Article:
Review: Familiar Stranger by Bob Evans
We’ve heard his music before – his first three albums, forming his suburban trilogy – were so intricate, lyrically wonderful, and overall a joy to listen to. Under the name Bob Evans, musician Kevin Mitchell wowed audiences with his songwriting skills and intimate acoustic performances. His latest release, Familiar Stranger, is an album that follows on from The Double Life EP, released just a couple of months ago.
I preordered the album late last week and it arrived yesterday complete with my signed poster (mine was numbered with the lucky number 13!). I was so excited to listen to the album in full after hearing quite a few of the songs live, and listening to Don’t Wanna Grow Up Anymore and Go, the two singles that were released from the album, was simply not enough. I decided to write a review on the album, because I tend to do that when I come across something new, and I want to share my thoughts. I’ll admit that the album didn’t stick with me in the beginning but it has really grown on me, just like The Double Life EP did.
I have written quite a few album and gig reviews on A Music Blog, Yea? based in Canada (and you’re welcome to check those out too! – just search Georgie Celestine), but this is a special album I really wanted to write about on my own blog.
Footscray Park is the first track, and sets the mood for the album despite being very gradual and a little bit repetitive. Maps picks up the pace a little with sharper percussion and what seems to be an early bridge, throwing the song into an extended climax adorned with an array of crafty ‘noise’. The mix jumps right into the more melodic Bruises, a slow ballad with almost tangible lyrics: ‘bleeding blue and purple memories, all the hurts and aches and soft heart breaks’.
Don’t Wanna Grow Up Anymore, like so many of the songs on the album, have a nostalgic quality to them. This single has surfed the airwaves for the past three months and was voted #175 in Triple J’s Hottest 200, likely voted for by a wide audience of people both young and old, who no doubt would find this song relatable. Listening to this album, it seems that Bob Evans has developed an even greater connection to his music, executing his lyrics with such music depth.
He shows off his amazing storytelling skills in songs like Sitting in the Waiting Room, and we can empathise with him in songs such as Maps and Bruises, where his voice emanates through what I would see as rather growing, developing tracks in their own right. In contrast, Get It Together is an upbeat, country-styled song. Incredibly catchy and ending sharply, it goes a little down memory lane with its guitar riffs and very dance-like feel. It reminds us of older tunes by Bob, but with an early 90s pop twist.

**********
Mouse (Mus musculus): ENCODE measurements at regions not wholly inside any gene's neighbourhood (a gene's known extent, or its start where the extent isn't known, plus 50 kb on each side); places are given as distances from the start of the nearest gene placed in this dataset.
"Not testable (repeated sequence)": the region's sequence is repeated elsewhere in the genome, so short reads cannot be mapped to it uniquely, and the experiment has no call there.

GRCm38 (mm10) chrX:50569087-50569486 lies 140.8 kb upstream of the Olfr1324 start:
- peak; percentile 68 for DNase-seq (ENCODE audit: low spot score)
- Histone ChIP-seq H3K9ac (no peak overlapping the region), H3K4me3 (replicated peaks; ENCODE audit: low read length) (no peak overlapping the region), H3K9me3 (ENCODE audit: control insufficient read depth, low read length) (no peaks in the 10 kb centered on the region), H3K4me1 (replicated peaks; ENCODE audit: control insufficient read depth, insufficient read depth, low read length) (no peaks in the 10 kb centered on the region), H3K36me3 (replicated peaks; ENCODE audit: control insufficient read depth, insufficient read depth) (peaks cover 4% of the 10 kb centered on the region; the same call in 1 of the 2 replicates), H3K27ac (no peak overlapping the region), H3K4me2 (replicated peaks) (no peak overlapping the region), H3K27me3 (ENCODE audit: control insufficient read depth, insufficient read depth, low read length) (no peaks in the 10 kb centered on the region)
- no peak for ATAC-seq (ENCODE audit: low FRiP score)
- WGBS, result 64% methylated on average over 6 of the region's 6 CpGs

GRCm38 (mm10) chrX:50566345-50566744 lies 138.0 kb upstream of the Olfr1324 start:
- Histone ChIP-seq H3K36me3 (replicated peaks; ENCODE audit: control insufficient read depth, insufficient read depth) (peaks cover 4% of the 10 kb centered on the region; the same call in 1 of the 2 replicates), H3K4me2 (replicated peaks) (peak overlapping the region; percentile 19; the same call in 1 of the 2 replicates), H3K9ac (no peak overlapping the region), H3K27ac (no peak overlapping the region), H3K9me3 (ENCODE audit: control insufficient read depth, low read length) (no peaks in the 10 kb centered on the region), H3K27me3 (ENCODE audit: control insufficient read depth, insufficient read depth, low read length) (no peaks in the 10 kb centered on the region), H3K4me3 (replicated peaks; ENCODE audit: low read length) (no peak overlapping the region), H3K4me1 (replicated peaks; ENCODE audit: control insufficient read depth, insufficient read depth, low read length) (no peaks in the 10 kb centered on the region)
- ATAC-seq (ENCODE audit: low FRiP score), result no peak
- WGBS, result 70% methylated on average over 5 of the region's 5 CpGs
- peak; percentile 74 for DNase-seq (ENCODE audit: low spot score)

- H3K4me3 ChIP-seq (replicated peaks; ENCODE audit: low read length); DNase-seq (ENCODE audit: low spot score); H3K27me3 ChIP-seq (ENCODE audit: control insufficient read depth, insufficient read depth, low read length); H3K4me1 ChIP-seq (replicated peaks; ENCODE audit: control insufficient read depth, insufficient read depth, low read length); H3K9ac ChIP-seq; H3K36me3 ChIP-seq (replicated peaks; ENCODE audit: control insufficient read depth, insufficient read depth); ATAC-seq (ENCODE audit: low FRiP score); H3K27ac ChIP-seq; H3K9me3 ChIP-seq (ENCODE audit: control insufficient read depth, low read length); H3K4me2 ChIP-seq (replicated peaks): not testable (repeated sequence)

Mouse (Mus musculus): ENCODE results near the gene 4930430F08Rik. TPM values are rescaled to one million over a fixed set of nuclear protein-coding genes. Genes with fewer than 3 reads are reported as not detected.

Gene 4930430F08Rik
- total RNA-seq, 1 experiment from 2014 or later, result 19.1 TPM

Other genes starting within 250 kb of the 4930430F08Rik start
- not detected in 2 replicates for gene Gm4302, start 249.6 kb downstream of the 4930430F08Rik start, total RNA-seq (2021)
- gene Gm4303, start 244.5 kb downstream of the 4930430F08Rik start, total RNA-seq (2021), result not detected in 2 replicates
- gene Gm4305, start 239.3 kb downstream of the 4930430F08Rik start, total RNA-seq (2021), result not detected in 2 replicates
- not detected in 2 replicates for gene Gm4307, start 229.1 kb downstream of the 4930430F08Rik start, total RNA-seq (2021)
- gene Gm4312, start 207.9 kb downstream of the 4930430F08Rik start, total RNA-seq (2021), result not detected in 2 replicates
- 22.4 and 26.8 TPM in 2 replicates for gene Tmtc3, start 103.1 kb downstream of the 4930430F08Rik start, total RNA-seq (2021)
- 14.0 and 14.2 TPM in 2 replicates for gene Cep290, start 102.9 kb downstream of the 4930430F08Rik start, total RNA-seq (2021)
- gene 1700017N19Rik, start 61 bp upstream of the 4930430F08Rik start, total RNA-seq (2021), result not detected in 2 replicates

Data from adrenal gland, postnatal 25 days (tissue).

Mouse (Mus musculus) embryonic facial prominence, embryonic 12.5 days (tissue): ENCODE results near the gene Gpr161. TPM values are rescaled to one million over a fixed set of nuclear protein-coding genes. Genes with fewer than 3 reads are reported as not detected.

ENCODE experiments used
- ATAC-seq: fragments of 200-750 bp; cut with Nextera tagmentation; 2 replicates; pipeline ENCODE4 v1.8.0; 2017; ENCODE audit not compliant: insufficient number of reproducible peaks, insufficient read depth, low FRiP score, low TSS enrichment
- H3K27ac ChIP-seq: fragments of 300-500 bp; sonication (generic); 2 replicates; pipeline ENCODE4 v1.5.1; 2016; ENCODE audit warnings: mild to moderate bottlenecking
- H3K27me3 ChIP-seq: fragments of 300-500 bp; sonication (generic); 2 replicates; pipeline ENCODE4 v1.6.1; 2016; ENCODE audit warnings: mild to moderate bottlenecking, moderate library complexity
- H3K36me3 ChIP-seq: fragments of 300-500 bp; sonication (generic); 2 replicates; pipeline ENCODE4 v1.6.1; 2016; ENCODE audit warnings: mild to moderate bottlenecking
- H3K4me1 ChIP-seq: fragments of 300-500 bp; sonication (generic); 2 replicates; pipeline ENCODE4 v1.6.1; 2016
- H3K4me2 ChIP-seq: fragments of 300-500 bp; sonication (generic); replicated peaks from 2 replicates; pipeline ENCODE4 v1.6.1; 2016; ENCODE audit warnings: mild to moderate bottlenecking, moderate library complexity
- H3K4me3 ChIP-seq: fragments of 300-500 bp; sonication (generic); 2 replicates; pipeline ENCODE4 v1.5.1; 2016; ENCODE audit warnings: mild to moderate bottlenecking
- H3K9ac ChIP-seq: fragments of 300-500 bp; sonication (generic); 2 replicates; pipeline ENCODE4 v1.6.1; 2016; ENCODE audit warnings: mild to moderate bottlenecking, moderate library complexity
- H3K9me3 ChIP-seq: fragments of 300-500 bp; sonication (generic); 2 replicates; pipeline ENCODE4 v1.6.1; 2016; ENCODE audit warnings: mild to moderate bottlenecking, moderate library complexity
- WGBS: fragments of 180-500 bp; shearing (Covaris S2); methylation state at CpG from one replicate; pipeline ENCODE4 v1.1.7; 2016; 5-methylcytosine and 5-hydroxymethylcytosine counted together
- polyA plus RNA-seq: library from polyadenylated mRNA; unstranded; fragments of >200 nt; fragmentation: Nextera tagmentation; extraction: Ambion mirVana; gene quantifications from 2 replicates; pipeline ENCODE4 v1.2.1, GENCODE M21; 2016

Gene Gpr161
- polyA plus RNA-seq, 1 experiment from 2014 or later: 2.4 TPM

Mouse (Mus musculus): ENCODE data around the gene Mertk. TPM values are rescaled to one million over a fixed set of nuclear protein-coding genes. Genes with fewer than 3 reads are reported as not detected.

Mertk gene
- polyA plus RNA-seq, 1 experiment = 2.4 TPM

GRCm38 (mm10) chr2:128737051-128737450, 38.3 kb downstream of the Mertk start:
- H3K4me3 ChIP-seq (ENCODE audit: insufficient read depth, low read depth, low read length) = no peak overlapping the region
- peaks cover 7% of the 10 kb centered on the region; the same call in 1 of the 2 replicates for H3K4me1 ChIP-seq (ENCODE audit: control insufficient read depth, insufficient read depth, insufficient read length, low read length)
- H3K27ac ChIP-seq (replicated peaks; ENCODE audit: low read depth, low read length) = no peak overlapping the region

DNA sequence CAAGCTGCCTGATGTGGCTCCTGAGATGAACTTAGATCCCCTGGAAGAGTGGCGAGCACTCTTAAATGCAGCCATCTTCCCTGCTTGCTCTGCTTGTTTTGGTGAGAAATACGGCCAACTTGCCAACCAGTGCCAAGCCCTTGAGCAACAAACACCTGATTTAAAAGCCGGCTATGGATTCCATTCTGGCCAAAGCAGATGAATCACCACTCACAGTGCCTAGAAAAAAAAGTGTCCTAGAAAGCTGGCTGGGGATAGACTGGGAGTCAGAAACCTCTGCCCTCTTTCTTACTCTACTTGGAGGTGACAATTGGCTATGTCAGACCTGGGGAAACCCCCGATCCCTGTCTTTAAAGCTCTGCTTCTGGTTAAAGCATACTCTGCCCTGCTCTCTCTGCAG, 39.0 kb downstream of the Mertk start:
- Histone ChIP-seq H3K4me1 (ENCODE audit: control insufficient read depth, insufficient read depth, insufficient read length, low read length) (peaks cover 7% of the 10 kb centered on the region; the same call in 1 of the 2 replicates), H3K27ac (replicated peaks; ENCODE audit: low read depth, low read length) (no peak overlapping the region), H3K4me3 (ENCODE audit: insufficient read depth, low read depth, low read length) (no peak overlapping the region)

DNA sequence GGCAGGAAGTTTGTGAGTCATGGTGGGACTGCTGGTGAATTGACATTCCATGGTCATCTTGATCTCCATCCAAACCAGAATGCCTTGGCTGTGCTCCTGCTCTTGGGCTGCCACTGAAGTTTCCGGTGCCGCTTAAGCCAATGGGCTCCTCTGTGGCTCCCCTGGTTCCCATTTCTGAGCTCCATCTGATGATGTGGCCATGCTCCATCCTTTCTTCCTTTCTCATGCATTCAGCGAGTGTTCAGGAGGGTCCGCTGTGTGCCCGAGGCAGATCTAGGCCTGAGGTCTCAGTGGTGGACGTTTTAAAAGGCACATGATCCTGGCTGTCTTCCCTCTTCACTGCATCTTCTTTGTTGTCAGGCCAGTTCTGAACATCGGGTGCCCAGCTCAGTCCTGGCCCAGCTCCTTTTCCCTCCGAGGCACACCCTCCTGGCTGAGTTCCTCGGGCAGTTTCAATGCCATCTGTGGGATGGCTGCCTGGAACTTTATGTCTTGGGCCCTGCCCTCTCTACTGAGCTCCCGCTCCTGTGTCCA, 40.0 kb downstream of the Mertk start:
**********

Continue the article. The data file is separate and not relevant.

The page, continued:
The walking bass line in To Let You Down is reminiscent of an old 60s Beatles track, while the graceful vocals and addition of string instruments sprinkles symphonic rock elements through the bridge. Bob Evans has really impressed us here with the style of this song – a very mature song with lyrics brought out so gently. It’s a magical song, as is In Another Time.
The latter half of the album brings out some beautiful melodies. Hopefully you’ve managed to make it this far, because the middle of the album is definitely where it peaks, like the glorious working of a bell curve. Listening to In Another Time brings back memories of perfect summer afternoons just before the sun sets, in particular just as the song goes into its bridge and reaches a delicate and free-falling climax. The chorus seems like it will fade out, but it reaches a sure and beautiful ending with the instruments quietly dropping off and leaving vocals and the faint strums of an acoustic guitar to finish.
Go is a summery but nostalgic tune, which is accompanied by the vocals of San Cisco drummer Scarlett Stevens. The song builds up with a joyous accompanying melody, and it’s personally one of my favourites on the album. Nothing’s Gonna Save Us From Ourselves bids an almost early goodbye, or a foreshadowing of the end that is to come. It willows slowly, and seamlessly, into What Else Is There?, a softer but more repetitive tune that oozes with a distorted reverberating instrumental before the percussion rolls in. This is yet another carefully crafted track that develops over its standard duration of three-and-a-half minutes.
To end the album is Wonderful You, a song written for Bob Evans’ daughter, a precious song that most fans will link to the style of his earlier albums. With delicate vocals and flawless guitar-picking, it’s a short but iconic conclusion, with the strings fading out much the way they faded in at the start of Footscray Park.
The album is a good mix of what we know him well for – his acoustic pieces, storytelling and melodic vocals, but is also proof that Bob Evans isn’t afraid to dabble in what may be less familiar to us – some electro-pop elements and songs that delve more towards a rock genre. Familiar Stranger has a lot of musical depth to it. It might not be something that will catch you right away, but it’s one of those albums that quietly ask for a second, third, fourth listen, through faint eardrum echoes.
If you’ve never listened to Bob Evans before, start somewhere, even if it is here. You’re bound to fall in love with his music at some point.